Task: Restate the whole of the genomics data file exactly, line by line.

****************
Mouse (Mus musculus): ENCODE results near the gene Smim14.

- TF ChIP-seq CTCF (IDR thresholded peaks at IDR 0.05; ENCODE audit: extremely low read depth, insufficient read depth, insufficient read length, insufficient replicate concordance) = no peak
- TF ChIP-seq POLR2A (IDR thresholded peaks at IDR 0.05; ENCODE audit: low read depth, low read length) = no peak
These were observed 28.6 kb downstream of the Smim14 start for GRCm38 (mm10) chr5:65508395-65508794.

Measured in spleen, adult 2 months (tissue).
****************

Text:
Mouse (Mus musculus): ENCODE results near the gene Smim14.

- TF ChIP-seq CTCF (IDR thresholded peaks at IDR 0.05; ENCODE audit: extremely low read depth, insufficient read depth, insufficient read length, insufficient replicate concordance) = no peak
- TF ChIP-seq POLR2A (IDR thresholded peaks at IDR 0.05; ENCODE audit: low read depth, low read length) = no peak
These were observed 28.6 kb downstream of the Smim14 start for GRCm38 (mm10) chr5:65508395-65508794.

Measured in spleen, adult 2 months (tissue).